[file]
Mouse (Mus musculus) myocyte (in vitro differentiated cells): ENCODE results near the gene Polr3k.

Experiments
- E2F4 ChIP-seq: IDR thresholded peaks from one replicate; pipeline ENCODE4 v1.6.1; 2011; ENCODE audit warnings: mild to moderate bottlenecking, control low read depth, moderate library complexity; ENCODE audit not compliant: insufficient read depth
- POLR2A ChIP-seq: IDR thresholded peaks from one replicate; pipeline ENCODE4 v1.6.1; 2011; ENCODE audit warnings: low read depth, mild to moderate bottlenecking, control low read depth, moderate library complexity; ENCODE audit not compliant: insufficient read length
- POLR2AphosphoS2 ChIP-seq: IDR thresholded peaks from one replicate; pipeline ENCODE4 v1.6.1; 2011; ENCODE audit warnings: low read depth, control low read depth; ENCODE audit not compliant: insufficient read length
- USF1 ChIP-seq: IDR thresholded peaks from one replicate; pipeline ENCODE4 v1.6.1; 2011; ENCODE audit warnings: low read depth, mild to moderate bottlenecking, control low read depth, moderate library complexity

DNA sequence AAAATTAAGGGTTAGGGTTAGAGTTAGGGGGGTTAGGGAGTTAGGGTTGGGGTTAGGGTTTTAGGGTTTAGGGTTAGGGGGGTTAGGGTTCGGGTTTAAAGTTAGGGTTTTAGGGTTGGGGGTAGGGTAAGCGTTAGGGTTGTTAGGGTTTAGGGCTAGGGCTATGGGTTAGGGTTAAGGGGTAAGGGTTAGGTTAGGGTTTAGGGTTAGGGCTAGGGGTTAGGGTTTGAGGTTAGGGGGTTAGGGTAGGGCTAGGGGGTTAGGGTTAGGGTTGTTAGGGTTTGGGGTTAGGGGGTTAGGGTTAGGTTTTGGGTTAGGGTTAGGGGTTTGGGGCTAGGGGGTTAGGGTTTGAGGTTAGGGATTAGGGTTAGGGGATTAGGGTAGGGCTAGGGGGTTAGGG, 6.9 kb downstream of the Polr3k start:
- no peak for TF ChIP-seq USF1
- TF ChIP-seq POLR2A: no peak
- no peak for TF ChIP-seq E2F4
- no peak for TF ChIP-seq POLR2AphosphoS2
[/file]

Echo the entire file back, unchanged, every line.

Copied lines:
Mouse (Mus musculus) myocyte (in vitro differentiated cells): ENCODE results near the gene Polr3k.

Experiments
- E2F4 ChIP-seq: IDR thresholded peaks from one replicate; pipeline ENCODE4 v1.6.1; 2011; ENCODE audit warnings: mild to moderate bottlenecking, control low read depth, moderate library complexity; ENCODE audit not compliant: insufficient read depth
- POLR2A ChIP-seq: IDR thresholded peaks from one replicate; pipeline ENCODE4 v1.6.1; 2011; ENCODE audit warnings: low read depth, mild to moderate bottlenecking, control low read depth, moderate library complexity; ENCODE audit not compliant: insufficient read length
- POLR2AphosphoS2 ChIP-seq: IDR thresholded peaks from one replicate; pipeline ENCODE4 v1.6.1; 2011; ENCODE audit warnings: low read depth, control low read depth; ENCODE audit not compliant: insufficient read length
- USF1 ChIP-seq: IDR thresholded peaks from one replicate; pipeline ENCODE4 v1.6.1; 2011; ENCODE audit warnings: low read depth, mild to moderate bottlenecking, control low read depth, moderate library complexity

DNA sequence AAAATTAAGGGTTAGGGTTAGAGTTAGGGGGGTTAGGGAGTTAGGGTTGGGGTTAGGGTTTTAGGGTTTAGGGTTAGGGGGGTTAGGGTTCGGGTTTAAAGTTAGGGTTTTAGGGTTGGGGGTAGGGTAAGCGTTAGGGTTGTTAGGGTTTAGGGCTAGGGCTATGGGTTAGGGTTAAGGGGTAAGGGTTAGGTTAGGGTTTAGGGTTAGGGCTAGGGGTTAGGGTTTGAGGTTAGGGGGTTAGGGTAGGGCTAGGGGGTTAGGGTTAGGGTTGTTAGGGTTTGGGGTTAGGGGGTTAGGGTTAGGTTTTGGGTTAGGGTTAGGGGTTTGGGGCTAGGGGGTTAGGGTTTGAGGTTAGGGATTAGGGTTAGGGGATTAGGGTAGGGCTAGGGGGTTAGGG, 6.9 kb downstream of the Polr3k start:
- no peak for TF ChIP-seq USF1
- TF ChIP-seq POLR2A: no peak
- no peak for TF ChIP-seq E2F4
- no peak for TF ChIP-seq POLR2AphosphoS2